Consolidating bills into one monthly payment
Dave says, "Personal finance is 80% behavior and only 20% head knowledge." Even though your choices landed you in a pile of debt, you have the power to work your way out! The solution isn’t a quick fix, and it won’t come in the form of a better interest rate, another loan, or debt settlement. The solution requires you to roll up your sleeves, make a plan for your money, and take action!
Minimum monthly payments aren’t doing the trick to help nix your debt.Here are the top things you need to know before you consolidate your debt: But here’s the deal: debt consolidation promises one thing but delivers another.That’s why dishonest companies that promote too-good-to-be-true debt relief programs continue to rank as the top consumer complaint received by the Federal Trade Commission.Their behavior hasn’t changed, so it’s extremely likely they will go right back into debt. The debt includes a two-year loan for $10,000 at 12%, and a four-year loan for $20,000 at 10%.Your monthly payment on the first loan is $517, and the payment on the second is $583. You consult a company that promises to lower your payment to $640 per month and your interest rate to 9% by negotiating with your creditors and rolling the two loans together into one. Who wouldn’t want to pay $460 less per month in payments?Something has to change, and you’re considering debt consolidation because of the allure of one easy payment and the promise of lower interest rates.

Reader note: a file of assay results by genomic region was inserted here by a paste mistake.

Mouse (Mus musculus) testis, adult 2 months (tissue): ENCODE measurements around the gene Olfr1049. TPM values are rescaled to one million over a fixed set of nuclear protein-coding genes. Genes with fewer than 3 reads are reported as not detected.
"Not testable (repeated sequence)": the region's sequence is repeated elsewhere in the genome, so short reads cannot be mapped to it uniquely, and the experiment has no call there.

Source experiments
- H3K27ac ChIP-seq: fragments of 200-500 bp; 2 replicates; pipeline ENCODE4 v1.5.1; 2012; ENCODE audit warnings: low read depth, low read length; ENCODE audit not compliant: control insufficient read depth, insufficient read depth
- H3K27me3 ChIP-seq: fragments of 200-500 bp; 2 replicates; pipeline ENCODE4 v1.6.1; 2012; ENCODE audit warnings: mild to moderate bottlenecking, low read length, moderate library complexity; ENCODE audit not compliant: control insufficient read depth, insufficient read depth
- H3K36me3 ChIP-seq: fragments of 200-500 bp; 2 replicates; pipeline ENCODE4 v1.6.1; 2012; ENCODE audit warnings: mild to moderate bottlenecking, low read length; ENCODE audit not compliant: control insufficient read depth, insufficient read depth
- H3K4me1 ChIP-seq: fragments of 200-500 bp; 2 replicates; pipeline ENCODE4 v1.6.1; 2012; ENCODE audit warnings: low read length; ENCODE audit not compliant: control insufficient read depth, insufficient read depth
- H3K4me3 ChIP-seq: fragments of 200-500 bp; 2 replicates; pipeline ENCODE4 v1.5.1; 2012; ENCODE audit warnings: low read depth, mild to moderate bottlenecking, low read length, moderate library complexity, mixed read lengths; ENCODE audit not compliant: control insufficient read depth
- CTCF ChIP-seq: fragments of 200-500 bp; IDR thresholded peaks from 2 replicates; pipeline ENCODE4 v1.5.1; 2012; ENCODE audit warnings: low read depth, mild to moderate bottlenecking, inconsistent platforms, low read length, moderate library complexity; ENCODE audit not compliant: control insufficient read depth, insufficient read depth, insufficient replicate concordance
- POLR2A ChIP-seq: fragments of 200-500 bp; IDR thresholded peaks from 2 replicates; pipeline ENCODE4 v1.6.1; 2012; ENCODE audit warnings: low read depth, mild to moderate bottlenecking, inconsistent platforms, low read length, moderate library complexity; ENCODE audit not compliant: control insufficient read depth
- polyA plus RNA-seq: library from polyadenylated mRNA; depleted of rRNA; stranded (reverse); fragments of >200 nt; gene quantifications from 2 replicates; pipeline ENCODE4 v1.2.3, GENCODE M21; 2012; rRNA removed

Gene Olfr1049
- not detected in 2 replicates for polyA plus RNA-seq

The truth is debt consolidation loans and debt settlement companies don’t help you slay mammoth amounts of debt.
You don’t need to consolidate your bills—you need to delete them.
To do that, you have to change the way you view debt!
Here’s why you should skip debt consolidation and opt instead to follow a plan that helps you actually win with money: The debt consolidation loan interest rate is usually set at the discretion of the lender or creditor and depends on your past payment behavior and credit score.
Even if you qualify for a loan with low interest, there’s no guarantee the rate will stay low.
Most of the time, after someone consolidates their debt, the debt grows back. They don’t have a game plan to pay cash and spend less.